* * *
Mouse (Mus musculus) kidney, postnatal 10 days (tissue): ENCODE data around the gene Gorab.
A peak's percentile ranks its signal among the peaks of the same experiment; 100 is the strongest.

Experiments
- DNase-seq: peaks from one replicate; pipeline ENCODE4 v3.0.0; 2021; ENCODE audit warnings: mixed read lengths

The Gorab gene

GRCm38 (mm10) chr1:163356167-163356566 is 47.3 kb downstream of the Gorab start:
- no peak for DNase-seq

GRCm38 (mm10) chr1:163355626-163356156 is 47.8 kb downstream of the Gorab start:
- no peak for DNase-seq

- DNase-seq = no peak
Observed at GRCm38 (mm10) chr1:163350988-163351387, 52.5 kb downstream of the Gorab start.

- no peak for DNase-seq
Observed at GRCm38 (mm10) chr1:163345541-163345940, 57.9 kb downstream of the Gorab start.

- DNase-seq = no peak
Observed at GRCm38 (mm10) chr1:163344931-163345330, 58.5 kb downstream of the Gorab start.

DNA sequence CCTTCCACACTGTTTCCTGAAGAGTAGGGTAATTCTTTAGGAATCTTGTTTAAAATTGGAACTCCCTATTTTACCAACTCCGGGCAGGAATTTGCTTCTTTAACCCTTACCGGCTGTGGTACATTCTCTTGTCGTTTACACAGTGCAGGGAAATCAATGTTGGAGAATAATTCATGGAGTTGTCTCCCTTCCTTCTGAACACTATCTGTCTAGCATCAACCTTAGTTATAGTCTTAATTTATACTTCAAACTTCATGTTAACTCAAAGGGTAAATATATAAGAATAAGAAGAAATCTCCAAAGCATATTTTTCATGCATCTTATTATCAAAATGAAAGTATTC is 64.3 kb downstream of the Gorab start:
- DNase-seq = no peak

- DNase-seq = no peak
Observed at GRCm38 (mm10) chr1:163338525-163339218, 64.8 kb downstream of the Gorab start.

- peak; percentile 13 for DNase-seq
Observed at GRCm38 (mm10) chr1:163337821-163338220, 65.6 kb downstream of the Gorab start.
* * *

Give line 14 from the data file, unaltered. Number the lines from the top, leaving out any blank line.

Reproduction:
- DNase-seq = no peak